Kentucky is sitting on a veritable gold mine of clean-energy resources waiting to be tapped. Every corner of the state — from our farmlands to our cities — has the potential to be a major player in clean energy, one of the fastest growing economic sectors in the U.S.
All we need is a little help from our elected officials. They need to pass the Clean Energy Opportunity Act. It would encourage Kentucky's power companies to expand clean energy and energy efficiency efforts across the state, creating thousands of jobs and lowering utility bills for Kentuckians from Paducah to Pikeville.
As the owner of a solar energy company based in Lexington, I have seen firsthand how clean energy creates jobs and saves Kentuckians money. In our six years in business, we have installed solar energy systems on dozens of homes and multiple other buildings throughout the state. These systems help lock in energy prices for our customers who had been facing ever-increasing utility bills. Thanks to growing demand for solar energy, our company has added eight employees in the last two years.
We are just one of many clean-energy companies expanding operations, creating jobs and helping Kentuckians stabilize and lower their energy bills. But this is just the tip of the iceberg. Kentucky's clean-energy job market is nominal compared to surrounding manufacturing states like Ohio and North Carolina that have already passed legislation similar to the Clean Energy Opportunity Act.
Today, Ohio is home to more than 9,000 renewable-energy jobs and was second in the nation last year in solar-panel manufacturing and installation. In fact, there are twice as many solar installations in Cincinnati alone as there are in the entire state of Kentucky. Clean energy has been so successful in Cincinnati that the city is considering purchasing 100 percent of its energy from renewable sources. Since 2007, North Carolina has added 15,000 clean-energy jobs (a 30 percent increase every year) and created 1,200 new clean-energy businesses.
These numbers reflect the U.S. economy as a whole. According to a recent Brookings Institute report, as of 2010 there were more than 800,000 people employed in the clean-energy sector, and during the 2008-09 economic recession, the clean-energy economy grew faster than the U.S. economy as a whole, expanding at a rate of 8.3 percent.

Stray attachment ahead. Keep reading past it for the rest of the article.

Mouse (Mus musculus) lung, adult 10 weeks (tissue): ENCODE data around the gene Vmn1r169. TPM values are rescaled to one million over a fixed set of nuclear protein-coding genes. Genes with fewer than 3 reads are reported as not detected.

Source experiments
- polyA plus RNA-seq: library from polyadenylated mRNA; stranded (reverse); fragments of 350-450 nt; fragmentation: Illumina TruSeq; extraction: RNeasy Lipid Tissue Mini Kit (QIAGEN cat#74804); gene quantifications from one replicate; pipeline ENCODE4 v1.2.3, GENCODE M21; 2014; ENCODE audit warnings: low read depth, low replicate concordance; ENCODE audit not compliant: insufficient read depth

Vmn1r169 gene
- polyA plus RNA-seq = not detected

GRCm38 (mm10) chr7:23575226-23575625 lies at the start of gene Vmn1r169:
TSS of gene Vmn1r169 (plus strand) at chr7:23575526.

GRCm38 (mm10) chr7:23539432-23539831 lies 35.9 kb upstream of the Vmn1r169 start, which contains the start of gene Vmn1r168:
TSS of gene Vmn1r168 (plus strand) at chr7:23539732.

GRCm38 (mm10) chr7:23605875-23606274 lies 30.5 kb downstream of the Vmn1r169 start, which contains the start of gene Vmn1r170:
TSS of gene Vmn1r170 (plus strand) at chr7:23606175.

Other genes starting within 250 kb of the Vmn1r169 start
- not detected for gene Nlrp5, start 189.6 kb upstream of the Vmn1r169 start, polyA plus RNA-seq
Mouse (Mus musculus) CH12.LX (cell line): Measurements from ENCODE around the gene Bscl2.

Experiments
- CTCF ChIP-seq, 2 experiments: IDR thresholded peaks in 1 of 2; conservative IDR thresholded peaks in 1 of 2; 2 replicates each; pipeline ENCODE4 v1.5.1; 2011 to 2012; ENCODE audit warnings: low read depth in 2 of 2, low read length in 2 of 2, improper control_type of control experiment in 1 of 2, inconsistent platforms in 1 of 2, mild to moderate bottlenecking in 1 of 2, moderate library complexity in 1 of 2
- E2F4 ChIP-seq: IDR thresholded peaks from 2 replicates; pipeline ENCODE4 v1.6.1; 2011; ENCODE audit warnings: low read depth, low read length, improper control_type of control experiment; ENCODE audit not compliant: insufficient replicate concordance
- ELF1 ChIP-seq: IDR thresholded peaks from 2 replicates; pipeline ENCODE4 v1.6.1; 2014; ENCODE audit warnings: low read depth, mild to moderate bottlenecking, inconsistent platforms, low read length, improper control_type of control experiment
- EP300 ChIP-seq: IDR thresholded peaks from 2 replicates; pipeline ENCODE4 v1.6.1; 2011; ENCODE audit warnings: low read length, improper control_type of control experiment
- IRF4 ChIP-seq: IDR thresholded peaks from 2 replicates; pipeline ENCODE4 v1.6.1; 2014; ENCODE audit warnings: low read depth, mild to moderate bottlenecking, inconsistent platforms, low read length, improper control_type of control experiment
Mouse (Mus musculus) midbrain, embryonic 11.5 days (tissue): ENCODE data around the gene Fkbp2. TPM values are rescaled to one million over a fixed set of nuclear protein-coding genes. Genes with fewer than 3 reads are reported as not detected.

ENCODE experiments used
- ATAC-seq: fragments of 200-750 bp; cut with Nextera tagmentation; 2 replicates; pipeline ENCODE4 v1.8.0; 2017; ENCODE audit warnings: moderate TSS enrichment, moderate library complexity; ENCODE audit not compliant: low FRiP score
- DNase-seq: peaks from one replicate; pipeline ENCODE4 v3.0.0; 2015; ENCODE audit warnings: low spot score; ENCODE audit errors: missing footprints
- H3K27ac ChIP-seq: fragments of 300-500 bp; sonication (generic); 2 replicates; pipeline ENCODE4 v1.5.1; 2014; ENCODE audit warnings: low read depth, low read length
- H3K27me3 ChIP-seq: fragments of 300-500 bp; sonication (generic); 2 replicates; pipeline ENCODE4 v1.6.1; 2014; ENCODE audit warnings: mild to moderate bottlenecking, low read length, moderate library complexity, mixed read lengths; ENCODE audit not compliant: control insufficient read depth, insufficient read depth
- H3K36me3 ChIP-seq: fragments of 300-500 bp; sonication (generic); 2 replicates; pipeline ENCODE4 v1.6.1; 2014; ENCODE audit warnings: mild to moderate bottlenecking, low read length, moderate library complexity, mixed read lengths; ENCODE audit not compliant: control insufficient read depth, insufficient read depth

A 2009 study by Pew Charitable Trusts found that between 1998 and 2007, clean-energy jobs grew by 9.1 percent while overall jobs grew only by 3.7 percent. And in 2008, venture capital investment in the U.S. clean-energy economy was $5.9 billion, a 48 perecent increase over 2007 investment totals.
Kentucky could get in on this action. According to a report released last month by Synapse Energy Economics, passing the Clean Energy Opportunity Act could create 28,000 new jobs in Kentucky and keep electricity rates 8 percent to 10 percent lower than current projections.
We don't have time to lose. In 2010 alone, Kentucky lost $3.5 million in solar-installation contract dollars to out-of-state companies for work done in Kentucky. And of the $12.5 billion in venture capital invested in clean energy from 1998 to 2007, exactly zero was invested in Kentucky.
According to a 2011 study by the Kentucky Office of Employment and Training, the majority of clean-energy jobs are full-time positions that require no more than a high school education. These jobs also span all types of trades and professions — including construction workers, manufacturers, engineers, IT specialists and building energy assessors.
Passing the Clean Energy Opportunity Act wouldn't just create jobs, it would also save Kentuckians millions of dollars on energy bills over the next 10 years due to expanded energy-efficiency efforts. This would be welcome relief to Kentuckians whose average electricity rates have increased 47 percent over the past five years, and especially to low-income households that spend more than 20 percent of their income on energy.
It's time we get serious about building Kentucky's clean energy economy. We can't afford not to.